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Old 11-30-2011, 03:29 PM   #16
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An interesting experiment (once the wheels are off), as it shows that even though the drivetrain is going a lot slower than the rotor (due to the gear ratio), the fact its heavier and that the diffs have a large diameter mean the drivetrain creates a bigger force than the rotor does.
That's why I'm wondering what people mean when they say they notice less torque effect when changing from brushed to brushless. The transmission weight seems to overwhelm any rotor weight effect (brushed or brushless).

I put the belt car on 4 scales, no tires, but transmission connected. I noticed about +10gms on each rear wheel and -10grams on each front wheel during acceleration.

Will test with a shaft drive this Sunday with Cocojam.
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Old 11-30-2011, 05:28 PM   #17
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Originally Posted by rccartips View Post
That's why I'm wondering what people mean when they say they notice less torque effect when changing from brushed to brushless. The transmission weight seems to overwhelm any rotor weight effect (brushed or brushless).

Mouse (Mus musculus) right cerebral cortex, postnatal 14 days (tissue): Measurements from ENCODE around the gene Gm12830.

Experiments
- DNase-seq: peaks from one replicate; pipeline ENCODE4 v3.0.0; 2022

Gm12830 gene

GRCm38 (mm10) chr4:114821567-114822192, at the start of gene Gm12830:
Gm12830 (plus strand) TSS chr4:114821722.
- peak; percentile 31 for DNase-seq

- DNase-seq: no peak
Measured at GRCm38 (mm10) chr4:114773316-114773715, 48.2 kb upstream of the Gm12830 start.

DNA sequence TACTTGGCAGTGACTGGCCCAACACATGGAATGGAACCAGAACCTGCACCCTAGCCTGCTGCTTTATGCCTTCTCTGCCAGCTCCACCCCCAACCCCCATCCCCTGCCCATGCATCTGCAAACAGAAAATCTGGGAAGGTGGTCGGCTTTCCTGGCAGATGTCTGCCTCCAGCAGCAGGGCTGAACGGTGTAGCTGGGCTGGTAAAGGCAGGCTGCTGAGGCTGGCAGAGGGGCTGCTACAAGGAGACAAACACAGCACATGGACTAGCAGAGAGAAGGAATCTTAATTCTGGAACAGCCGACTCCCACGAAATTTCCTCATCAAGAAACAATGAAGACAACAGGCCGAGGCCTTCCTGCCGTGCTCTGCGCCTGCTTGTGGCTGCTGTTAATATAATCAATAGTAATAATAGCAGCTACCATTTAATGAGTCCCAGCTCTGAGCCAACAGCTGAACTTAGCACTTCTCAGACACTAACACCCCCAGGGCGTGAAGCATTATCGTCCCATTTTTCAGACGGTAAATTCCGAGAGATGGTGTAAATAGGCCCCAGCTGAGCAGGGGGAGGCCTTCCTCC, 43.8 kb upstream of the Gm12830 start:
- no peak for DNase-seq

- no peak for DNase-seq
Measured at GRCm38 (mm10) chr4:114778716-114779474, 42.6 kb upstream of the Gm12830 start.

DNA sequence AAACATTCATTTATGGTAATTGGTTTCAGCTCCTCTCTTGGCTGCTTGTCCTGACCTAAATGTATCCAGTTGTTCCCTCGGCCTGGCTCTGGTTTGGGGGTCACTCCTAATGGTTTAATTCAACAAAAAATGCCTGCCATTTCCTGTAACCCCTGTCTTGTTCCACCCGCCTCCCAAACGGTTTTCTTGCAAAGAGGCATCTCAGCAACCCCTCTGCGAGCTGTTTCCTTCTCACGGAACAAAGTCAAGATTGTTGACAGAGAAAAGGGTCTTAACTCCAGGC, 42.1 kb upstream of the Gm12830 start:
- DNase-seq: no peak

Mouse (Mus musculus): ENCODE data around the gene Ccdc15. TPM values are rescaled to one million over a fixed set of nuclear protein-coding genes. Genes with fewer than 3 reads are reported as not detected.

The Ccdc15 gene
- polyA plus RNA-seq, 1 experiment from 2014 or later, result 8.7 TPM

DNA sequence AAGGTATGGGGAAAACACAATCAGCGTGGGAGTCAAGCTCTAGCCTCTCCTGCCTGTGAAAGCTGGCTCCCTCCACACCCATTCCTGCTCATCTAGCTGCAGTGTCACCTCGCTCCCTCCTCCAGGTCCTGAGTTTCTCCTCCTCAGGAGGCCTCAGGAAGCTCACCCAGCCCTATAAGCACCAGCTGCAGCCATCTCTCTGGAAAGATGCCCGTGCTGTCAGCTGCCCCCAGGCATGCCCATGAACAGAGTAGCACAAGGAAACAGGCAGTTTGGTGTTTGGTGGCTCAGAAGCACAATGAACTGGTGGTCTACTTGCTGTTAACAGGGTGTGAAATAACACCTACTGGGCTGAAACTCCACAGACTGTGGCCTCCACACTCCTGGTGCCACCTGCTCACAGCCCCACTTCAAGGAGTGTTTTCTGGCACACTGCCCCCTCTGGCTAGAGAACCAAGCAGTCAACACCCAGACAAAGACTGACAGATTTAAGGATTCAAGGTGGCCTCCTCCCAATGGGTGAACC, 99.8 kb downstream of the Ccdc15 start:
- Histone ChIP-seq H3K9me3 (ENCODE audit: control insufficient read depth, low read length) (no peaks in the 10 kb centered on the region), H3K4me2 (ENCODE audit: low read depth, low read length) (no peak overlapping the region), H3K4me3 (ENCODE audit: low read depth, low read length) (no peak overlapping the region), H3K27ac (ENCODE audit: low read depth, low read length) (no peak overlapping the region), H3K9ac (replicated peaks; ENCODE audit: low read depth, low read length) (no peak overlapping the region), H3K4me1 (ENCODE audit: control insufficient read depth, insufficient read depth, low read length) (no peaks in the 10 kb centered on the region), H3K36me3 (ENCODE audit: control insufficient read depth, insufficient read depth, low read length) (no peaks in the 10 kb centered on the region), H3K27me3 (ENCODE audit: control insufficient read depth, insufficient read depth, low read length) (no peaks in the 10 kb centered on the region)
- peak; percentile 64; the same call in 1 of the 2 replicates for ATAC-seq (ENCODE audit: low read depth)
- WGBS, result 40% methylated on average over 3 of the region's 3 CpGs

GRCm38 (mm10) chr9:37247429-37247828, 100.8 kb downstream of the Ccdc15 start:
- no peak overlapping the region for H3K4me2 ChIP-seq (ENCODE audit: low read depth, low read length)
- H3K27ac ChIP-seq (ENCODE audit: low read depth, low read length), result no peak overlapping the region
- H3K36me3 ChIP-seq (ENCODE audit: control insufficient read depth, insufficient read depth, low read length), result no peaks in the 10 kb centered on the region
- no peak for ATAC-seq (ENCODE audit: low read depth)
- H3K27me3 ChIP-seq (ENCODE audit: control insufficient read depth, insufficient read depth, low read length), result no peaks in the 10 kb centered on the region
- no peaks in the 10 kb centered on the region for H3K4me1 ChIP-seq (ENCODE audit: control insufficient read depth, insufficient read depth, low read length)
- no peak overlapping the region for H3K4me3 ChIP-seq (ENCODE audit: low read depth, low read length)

I put the belt car on 4 scales, no tires, but transmission connected. I noticed about +10gms on each rear wheel and -10grams on each front wheel during acceleration.

Will test with a shaft drive this Sunday with Cocojam.

i doubt the drivetrain will overwhelm the rotor weight, it's likely to be the tires. plus, not only are rotors (BL) lighter than armatures (brushed), rotors are also smaller in diameter (lower moment) which further lessens the torque effect.

with belt-driven cars, the motor is placed perpendicularly to the drivetrain. so if there's any changes in balance, it would only be from Front>Rear (motor,drivetrain, and wheels). whereas in shaft-driven cars, the motor is parallel to the drivetrain so balance is shifted from 1.) Front>Rear (wheels/drivetrain) and 2.) Left>Right (motor i.e. torque steer).

but in my experience, I haven't really noticed any significant torque steer in my shaft car with boosted 13.5.
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